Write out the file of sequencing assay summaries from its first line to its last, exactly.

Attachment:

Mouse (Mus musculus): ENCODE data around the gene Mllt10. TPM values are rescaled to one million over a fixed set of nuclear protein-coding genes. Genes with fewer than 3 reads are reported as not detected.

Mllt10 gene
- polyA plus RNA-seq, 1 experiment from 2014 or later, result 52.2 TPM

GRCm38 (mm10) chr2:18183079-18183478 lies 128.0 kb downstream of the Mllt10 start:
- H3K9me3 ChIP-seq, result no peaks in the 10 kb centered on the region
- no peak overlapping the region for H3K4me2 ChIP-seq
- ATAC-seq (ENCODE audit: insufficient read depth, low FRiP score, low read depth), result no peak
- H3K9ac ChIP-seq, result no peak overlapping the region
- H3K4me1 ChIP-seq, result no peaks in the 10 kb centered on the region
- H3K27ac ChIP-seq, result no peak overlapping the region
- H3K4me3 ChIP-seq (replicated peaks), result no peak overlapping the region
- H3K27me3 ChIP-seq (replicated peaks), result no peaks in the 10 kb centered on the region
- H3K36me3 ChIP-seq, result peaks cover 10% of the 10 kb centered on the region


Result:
Mouse (Mus musculus): ENCODE data around the gene Mllt10. TPM values are rescaled to one million over a fixed set of nuclear protein-coding genes. Genes with fewer than 3 reads are reported as not detected.

Mllt10 gene
- polyA plus RNA-seq, 1 experiment from 2014 or later, result 52.2 TPM

GRCm38 (mm10) chr2:18183079-18183478 lies 128.0 kb downstream of the Mllt10 start:
- H3K9me3 ChIP-seq, result no peaks in the 10 kb centered on the region
- no peak overlapping the region for H3K4me2 ChIP-seq
- ATAC-seq (ENCODE audit: insufficient read depth, low FRiP score, low read depth), result no peak
- H3K9ac ChIP-seq, result no peak overlapping the region
- H3K4me1 ChIP-seq, result no peaks in the 10 kb centered on the region
- H3K27ac ChIP-seq, result no peak overlapping the region
- H3K4me3 ChIP-seq (replicated peaks), result no peak overlapping the region
- H3K27me3 ChIP-seq (replicated peaks), result no peaks in the 10 kb centered on the region
- H3K36me3 ChIP-seq, result peaks cover 10% of the 10 kb centered on the region